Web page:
CITE:          112 Wn.2d 68, 768 P.2d 462



FILE DATE:     February 23, 1989

CASE TITLE: The Estate of Bernard A. Friedman, et al, Petitioners,
               v. Pierce County, Respondent.

[1] Building Regulations - Land Use Regulation - Futility of Administrative Remedies - Question of Law or Fact. Whether, as a result of either legal or factual conditions, resorting to administrative remedies is futile for a party challenging a land use regulation is a question of law.

[2] Eminent Domain - Inverse Condemnation - Regulatory Taking - Futility of Administrative Remedies - Burden of Proof. A party claiming that property has been inversely condemned through a regulatory taking must overcome the presumption that strongly favors exhausting administrative remedies prior to seeking legal recourse by demonstrating compelling reasons for finding such an effort futile and also must show substantial grounds for determining that the effect of the regulation is to nullify any economic value in the property regardless of how any attempt to use the property would be made.

NAMES OF CONCURRING OR DISSENTING JUDGES: Callow, C.J., did not participate in the disposition of this case.

NATURE OF ACTION: Landowners sought damages from a county for inverse condemnation, without pursuing all administrative remedies, based upon the assignment of "open space" designation to their property.

Superior Court: The Superior Court for Pierce County, No. 83 2-05859-2, Waldo F. Stone, J., entered a summary judgment in favor of the county on February 27, 1987.

Court of Appeals: Holding that the landowners had not shown that exhausting all administrative remedies was futile, the court AFFIRMED the judgment at 51 Wn. App 176.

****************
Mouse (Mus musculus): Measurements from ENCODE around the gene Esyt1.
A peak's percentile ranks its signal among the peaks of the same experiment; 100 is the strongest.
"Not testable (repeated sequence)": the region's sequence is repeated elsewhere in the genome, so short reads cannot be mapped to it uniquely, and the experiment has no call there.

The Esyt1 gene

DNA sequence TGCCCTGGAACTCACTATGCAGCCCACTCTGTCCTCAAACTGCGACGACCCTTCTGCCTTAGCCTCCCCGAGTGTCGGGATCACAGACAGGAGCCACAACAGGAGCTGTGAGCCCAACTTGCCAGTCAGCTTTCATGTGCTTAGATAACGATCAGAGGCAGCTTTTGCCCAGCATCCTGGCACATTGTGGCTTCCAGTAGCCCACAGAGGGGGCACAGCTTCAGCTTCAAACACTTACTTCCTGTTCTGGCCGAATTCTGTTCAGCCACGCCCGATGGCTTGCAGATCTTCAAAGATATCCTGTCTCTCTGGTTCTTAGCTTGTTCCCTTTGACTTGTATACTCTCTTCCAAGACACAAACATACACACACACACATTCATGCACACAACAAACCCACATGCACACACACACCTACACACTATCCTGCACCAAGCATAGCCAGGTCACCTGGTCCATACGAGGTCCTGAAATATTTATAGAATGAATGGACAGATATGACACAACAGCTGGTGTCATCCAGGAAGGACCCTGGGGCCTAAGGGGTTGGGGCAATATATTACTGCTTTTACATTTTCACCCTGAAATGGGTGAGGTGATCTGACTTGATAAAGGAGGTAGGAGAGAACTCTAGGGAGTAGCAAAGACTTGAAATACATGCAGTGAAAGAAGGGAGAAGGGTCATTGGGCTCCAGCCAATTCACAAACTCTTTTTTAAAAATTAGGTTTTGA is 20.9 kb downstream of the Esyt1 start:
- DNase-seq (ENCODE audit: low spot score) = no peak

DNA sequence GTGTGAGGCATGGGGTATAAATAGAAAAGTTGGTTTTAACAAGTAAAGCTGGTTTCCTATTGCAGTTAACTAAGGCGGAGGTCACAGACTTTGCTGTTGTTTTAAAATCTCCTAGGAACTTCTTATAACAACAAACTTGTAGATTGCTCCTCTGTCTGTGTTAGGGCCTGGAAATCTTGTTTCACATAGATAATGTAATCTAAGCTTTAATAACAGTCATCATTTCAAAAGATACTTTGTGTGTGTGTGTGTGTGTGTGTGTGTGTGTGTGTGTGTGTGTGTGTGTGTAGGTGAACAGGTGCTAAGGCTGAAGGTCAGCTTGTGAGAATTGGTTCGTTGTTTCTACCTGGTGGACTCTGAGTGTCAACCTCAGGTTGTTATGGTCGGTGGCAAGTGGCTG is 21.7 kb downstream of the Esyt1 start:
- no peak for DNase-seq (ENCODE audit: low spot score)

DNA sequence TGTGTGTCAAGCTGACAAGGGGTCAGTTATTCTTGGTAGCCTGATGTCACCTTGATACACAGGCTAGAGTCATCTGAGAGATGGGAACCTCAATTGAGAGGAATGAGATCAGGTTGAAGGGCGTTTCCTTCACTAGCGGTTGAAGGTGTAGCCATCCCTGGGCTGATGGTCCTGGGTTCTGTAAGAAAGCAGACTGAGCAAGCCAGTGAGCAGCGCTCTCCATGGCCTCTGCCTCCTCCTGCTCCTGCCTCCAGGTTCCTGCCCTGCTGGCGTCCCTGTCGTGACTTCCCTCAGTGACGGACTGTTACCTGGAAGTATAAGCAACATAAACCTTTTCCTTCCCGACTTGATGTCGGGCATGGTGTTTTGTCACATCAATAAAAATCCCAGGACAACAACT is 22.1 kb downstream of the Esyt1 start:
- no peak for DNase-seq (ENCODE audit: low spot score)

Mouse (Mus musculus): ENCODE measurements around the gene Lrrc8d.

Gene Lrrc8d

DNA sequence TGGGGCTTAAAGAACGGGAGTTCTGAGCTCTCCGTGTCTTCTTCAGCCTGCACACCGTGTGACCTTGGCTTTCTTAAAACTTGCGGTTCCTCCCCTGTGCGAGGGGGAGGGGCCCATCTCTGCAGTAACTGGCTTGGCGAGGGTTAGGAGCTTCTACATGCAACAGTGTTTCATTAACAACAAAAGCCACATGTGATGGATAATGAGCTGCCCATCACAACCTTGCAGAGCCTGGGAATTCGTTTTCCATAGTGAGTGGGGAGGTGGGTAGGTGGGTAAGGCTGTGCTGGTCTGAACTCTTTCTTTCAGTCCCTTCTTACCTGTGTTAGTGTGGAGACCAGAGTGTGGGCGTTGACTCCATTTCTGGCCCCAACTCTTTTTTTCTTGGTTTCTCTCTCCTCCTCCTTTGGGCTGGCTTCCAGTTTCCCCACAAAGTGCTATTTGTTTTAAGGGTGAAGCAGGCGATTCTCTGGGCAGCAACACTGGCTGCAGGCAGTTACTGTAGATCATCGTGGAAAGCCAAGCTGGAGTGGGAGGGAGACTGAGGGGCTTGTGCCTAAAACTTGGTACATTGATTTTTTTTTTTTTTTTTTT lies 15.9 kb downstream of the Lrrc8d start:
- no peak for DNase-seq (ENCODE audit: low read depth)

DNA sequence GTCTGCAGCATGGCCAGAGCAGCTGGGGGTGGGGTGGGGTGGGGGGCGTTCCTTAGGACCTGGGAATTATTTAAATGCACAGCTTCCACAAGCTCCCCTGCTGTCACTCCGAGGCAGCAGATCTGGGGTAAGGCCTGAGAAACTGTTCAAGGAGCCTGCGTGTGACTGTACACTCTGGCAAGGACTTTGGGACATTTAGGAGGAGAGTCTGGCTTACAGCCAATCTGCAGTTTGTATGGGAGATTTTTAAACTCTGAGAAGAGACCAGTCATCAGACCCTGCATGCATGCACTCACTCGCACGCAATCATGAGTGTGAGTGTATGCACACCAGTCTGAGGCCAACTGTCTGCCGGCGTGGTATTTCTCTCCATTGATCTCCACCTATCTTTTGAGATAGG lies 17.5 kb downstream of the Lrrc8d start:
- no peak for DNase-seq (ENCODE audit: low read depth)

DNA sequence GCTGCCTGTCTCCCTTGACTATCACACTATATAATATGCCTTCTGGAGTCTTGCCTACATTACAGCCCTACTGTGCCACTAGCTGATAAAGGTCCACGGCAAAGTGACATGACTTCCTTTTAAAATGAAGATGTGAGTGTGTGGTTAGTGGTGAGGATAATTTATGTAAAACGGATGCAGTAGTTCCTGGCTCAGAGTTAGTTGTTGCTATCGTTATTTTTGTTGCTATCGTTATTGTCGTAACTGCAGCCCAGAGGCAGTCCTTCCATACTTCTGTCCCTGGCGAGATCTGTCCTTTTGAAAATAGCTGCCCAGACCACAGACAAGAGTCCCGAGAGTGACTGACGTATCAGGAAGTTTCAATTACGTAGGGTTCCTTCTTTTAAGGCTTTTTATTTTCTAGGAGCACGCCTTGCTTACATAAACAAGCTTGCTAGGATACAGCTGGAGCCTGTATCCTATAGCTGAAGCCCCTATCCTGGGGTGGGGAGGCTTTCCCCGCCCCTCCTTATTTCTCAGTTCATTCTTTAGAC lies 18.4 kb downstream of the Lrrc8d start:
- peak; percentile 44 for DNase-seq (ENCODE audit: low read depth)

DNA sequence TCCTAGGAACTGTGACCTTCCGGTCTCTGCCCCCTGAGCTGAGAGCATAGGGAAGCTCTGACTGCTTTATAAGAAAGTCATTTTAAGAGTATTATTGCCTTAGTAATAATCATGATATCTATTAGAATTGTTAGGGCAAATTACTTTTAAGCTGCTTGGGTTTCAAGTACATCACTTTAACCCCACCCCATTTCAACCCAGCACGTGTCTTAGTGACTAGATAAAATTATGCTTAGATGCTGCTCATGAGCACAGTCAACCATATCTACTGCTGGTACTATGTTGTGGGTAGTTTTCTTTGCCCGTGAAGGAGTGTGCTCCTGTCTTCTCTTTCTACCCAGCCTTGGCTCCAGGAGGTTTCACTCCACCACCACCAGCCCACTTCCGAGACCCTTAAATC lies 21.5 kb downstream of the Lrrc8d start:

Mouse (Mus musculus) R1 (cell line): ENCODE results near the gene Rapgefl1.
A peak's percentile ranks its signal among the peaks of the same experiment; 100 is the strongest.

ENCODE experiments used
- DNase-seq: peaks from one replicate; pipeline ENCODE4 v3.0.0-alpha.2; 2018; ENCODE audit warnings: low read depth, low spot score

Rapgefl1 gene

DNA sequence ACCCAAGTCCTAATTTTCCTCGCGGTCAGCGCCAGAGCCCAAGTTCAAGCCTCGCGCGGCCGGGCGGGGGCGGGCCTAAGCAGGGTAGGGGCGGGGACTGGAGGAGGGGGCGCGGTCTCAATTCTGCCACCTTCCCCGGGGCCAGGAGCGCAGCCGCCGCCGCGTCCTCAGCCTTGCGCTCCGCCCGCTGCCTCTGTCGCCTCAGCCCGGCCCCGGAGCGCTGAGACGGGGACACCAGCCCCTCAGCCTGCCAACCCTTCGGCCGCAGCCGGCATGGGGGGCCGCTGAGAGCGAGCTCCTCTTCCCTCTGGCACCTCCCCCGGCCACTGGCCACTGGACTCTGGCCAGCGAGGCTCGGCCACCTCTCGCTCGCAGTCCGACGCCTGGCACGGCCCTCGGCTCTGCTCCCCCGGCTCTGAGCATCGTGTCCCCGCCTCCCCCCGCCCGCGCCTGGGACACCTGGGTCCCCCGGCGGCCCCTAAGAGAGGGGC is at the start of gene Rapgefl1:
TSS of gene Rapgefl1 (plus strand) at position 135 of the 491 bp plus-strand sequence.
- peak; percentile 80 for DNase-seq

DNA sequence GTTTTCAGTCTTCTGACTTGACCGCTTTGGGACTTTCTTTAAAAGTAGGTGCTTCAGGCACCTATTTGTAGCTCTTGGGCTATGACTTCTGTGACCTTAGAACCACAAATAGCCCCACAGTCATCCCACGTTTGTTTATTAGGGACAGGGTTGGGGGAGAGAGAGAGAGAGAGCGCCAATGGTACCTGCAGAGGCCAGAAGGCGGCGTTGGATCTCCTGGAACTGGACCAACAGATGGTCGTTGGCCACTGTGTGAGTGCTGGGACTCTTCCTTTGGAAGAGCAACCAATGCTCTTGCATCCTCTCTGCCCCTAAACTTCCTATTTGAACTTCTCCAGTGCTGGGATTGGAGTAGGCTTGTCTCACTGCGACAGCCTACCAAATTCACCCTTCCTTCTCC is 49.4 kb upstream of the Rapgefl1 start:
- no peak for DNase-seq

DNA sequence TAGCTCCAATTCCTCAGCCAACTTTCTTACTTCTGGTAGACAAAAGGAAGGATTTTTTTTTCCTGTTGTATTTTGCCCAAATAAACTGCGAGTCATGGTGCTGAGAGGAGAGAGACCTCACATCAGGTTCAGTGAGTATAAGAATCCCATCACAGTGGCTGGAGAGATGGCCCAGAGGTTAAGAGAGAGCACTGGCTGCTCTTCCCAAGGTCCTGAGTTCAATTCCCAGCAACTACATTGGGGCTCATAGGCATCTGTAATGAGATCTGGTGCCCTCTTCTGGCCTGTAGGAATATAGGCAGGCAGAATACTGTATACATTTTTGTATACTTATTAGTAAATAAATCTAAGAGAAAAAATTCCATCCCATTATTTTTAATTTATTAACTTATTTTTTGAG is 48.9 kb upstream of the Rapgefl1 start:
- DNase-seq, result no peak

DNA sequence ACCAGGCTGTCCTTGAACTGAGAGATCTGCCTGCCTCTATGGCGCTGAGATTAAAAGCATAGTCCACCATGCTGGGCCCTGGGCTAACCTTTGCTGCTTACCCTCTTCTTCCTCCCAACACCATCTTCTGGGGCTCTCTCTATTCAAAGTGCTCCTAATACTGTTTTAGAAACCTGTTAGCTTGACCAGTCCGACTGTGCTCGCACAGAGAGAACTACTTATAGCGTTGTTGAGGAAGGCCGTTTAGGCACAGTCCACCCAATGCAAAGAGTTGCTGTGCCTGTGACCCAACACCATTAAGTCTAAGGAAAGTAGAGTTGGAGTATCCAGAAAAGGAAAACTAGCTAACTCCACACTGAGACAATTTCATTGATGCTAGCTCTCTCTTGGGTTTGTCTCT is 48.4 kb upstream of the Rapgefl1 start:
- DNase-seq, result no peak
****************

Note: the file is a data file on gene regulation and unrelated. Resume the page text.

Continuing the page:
Supreme Court: Holding that futility of exhausting administrative remedies was a question of law requiring a compelling demonstration of futility, the court AFFIRMS the decision of the Court of Appeals and the judgment.




MAJORITY OPINION: This case concerns a claim for damages by property owners on the ground of an inverse condemnation - a taking or damaging by zoning. The trial court granted summary judgment to defendant Pierce County, holding that plaintiff's action was premature in that plaintiffs had not exhausted their administrative remedies. The Court of Appeals affirmed. ESTATE OF FRIEDMAN v. PIERCE CY., 51 Wn. App. 176, 752 P.2d 936 (1988). We affirm the Court of Appeals, but reject one of its holdings.

The action below was brought by Western Savings and Loan Association, d/b/a WSLA Development Corporation, and by an estate and individuals who are the general partners doing business as Chambers Creek Joint Venture (Venture). WSLA and Venture own parcels of real estate located in a planned unit development (PUD) in Pierce County. Venture alleges an option interest in the WSLA property. Both WSLA and Venture appealed the summary judgment to the Court of Appeals, but only Venture petitioned this court for review of the Court of Appeals decision. There is some uncertainty as to the effect of WSLA's failure to join in the petition for review. The uncertainty arises because the nature of Venture's interest in WSLA's property is described only as an option interest. The parties do not address Venture's status and standing as to that parcel.

As will become clear, the record is inadequate. The "facts" in the record are less than reliable; much of the procedural history, including the applicable zoning, has been gleaned from trial court briefs. We will proceed to the issues decided by the Court of Appeals in this case, which concern applicable procedures, but, as will be apparent, our review of this case is hampered because of the failure of the parties to provide a record from which facts may properly be drawn with certainty.

In 1965 Pierce County adopted a PUD resolution, codified as Pierce County Zoning Code ch. 9.76. Apparently this resolution was repealed in 1973, which repealer we note in the zoning code but which the parties do not address. A month after adoption of the PUD resolution, the County approved the Oakbrook PUD, the PUD within which the land at issue is located. The resolution adopting the Oakbrook PUD incorporated by reference a map, text, and homeowners' agreement. None of these documents is in the record. At some point, unknown from this record, a substantial amount of land in the PUD was marked on the PUD map as "open space."